Perhaps, environmental communication is not meaningless, maybe it needs to be refocused or restrategised. A suggestion is the “catch them young technique” and the “injection of environmental education into all curriculums.” This will be a proactive step in giving environmental communication a foothold lost in recent times.

In Africa, environmental communication in time past was blended with culture and religion. In Southwest Nigeria, for example, there were folklores and songs blended into culture and religion to create awareness for cleanliness and sustainability. Some religious bodies emphasised the need for cleanliness with the phrase “cleanliness is next to godliness.”

The strategies used in those times recorded enormous success. Its outreach was wide, and it was effective in ensuring waste management at various levels. In recent times though, such a mode of communication has reduced drastically. The same applies to environmental education.

Environmental education has been on a decline in recent times. Environment education is aimed at giving information and training individuals on the issues of the environment. It creates awareness and sensitivity to critical environmental problems. And, the understanding it brings to the receiver mold a mindset towards solving environmental problems.

However, its goals and effects have been dwindling in recent times. Yes, sometimes campaigns organised by environmentalists are brought to schools about the dangers of climate change and the consequences of improper disposal of wastes, but it falls short of proper educational activities, especially in primary and high schools.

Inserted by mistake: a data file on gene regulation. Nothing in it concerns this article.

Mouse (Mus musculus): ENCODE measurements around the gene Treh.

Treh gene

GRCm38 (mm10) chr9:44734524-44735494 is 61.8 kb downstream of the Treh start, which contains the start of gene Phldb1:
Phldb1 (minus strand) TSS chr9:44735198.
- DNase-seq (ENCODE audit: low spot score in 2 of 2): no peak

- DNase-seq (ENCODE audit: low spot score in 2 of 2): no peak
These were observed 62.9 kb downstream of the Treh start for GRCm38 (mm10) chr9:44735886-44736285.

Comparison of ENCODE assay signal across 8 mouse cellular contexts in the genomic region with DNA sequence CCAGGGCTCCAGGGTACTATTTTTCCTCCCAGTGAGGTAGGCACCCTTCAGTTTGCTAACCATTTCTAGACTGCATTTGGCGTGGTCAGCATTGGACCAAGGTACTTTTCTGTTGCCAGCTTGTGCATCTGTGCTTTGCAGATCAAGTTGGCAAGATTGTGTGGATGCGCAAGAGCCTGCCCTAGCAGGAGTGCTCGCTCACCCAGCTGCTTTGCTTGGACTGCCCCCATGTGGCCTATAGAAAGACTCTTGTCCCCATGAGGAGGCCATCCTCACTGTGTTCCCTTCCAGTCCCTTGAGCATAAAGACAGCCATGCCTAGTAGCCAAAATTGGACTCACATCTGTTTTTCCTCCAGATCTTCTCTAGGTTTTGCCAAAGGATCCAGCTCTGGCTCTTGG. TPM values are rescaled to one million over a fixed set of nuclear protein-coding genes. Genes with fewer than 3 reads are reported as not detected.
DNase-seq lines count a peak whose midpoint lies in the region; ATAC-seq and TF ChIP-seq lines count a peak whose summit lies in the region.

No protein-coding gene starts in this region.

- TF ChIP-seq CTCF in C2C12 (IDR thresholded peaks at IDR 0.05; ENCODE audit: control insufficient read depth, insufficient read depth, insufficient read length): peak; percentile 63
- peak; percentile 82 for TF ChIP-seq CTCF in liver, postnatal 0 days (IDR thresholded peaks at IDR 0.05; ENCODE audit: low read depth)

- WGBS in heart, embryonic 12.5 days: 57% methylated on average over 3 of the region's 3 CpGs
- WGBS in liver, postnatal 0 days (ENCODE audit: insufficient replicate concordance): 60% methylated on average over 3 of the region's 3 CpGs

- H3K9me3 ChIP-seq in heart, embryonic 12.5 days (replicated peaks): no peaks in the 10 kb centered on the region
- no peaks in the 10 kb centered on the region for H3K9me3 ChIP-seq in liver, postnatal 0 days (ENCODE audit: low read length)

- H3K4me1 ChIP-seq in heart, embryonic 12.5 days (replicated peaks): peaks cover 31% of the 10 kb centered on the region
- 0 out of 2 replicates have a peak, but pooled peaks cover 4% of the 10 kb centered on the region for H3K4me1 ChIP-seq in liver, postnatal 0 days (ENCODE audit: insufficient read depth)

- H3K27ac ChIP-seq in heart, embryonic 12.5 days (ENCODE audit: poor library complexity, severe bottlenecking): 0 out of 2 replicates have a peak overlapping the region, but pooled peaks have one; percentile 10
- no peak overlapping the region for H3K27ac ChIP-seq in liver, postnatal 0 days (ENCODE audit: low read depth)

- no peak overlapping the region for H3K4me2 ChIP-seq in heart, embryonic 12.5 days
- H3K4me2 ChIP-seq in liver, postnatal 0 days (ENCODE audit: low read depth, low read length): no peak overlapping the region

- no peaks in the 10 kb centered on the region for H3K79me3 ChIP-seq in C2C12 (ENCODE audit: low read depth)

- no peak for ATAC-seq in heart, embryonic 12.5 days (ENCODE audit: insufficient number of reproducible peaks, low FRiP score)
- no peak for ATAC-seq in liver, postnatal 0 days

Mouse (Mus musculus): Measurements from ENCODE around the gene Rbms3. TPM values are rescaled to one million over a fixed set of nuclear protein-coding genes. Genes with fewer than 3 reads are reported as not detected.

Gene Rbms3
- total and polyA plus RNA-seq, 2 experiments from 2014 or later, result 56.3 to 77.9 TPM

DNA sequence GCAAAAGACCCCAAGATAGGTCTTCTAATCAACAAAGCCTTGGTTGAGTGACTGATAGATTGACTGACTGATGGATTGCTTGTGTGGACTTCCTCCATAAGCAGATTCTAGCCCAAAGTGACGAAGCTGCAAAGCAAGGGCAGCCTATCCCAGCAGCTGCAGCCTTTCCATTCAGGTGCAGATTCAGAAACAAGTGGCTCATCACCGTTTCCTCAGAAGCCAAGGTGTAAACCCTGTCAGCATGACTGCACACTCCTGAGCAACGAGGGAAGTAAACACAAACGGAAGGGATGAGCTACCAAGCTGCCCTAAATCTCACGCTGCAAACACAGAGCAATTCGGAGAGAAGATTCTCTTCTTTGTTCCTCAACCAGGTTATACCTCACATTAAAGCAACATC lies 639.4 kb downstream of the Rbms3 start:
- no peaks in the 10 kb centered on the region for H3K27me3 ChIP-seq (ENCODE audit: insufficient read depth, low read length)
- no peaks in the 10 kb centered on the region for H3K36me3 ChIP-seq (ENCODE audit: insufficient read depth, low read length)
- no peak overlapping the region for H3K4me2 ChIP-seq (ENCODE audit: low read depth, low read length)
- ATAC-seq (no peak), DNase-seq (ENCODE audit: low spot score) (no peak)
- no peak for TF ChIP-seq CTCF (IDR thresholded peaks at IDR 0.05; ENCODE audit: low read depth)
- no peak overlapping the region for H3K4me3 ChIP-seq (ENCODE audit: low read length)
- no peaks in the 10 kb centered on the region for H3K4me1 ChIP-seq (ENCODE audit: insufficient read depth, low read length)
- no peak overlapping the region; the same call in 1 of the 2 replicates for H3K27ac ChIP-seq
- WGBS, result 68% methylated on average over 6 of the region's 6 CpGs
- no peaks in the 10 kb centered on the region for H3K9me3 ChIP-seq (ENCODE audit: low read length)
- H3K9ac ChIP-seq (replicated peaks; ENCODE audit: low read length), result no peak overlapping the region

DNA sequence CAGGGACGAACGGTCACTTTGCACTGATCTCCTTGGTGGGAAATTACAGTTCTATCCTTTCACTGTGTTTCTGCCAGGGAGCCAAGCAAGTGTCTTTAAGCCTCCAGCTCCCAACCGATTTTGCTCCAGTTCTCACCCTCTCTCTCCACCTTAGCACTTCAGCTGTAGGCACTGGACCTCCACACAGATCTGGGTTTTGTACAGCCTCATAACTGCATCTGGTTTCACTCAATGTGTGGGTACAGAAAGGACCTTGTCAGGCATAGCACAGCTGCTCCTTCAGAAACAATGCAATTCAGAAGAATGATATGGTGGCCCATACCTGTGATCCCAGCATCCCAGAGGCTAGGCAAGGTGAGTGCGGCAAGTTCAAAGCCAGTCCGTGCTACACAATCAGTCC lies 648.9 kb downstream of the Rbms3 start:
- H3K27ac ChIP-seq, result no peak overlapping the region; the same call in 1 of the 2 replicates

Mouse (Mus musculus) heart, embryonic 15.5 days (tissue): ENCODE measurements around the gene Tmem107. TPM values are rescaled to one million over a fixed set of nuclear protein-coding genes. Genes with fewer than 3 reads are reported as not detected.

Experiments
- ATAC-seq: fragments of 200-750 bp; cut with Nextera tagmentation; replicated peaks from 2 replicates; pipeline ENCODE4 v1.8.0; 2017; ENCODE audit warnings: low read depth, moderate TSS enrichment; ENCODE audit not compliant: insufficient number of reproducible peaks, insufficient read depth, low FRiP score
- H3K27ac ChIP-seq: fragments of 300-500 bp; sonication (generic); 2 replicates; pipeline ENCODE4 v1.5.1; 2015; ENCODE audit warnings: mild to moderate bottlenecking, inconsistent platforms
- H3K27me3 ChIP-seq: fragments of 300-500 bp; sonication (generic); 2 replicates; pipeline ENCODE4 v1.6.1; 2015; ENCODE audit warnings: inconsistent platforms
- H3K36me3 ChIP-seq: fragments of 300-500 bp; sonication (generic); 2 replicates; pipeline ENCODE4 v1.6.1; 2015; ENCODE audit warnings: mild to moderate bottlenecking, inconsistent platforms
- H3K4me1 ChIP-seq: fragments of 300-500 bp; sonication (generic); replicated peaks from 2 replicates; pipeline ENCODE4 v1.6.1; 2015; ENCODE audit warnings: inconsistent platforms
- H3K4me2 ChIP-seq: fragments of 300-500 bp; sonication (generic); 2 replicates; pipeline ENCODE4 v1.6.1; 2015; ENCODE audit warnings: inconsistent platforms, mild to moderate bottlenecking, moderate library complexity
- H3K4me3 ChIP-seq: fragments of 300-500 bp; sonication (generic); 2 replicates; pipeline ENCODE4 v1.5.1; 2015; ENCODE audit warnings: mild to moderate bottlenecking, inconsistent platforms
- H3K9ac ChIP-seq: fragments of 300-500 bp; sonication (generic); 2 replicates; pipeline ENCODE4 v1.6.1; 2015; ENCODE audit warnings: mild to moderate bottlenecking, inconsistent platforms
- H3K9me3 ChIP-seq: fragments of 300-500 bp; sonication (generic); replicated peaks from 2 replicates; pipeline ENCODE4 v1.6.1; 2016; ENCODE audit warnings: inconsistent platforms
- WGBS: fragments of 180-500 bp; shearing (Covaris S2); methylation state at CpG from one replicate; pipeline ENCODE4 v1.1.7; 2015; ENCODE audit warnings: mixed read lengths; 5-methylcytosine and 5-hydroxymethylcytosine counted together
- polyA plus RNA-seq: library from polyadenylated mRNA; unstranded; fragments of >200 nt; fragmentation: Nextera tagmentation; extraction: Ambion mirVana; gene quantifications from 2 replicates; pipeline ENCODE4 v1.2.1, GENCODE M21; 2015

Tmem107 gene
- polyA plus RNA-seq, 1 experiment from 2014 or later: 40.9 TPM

Elementary and high schools are important when it comes to promulgating environmental education. It helps cultivate the innovative mindset (albeit in a sustainable way) in young ones. The young mind is inquisitive and would be a tool for developing awareness for a better environmental condition. But, it is alarming that formal educational methods of engaging young ones about the environment are not a part of the curriculum. It is pertinent to say that a fusion between environmental education and environmental communication in culture, religion, and education will help reduce (drastically) waste challenges.

Waste management and other climatic issues can be tackled by integrating environmental communication and education into all aspects that make up a society. It shouldn’t revolve around the environmentalists alone. Environmental education when integrated with communication gives a better foothold to achieving the aim of environmental awareness. It will help lower environmental skepticism among the less or non-educated. And when targeted at youths and children, it would help solve future environmental challenges.

There is a need to ensure the two fields (environmental communication and education) are well utilised when trying to solve environmental issues. Waste problems especially need the integration of both in solving the increasing challenges.

I am sure waste challenges in Africa can be solved with innovative approaches. However, the aspect in which such innovative approaches will flourish would depend on how environmentalists and other actors solve the conundrum of environmental communication and education in Africa and beyond.

Till then, it is a false impression if we believe that campaigns on social media and forums would be enough.

By Oluwatosin Komolafe, PhD

Latest news

- Advertisement -
- Advertisement -

You might also likeRELATED
Recommended to you

%d bloggers like this: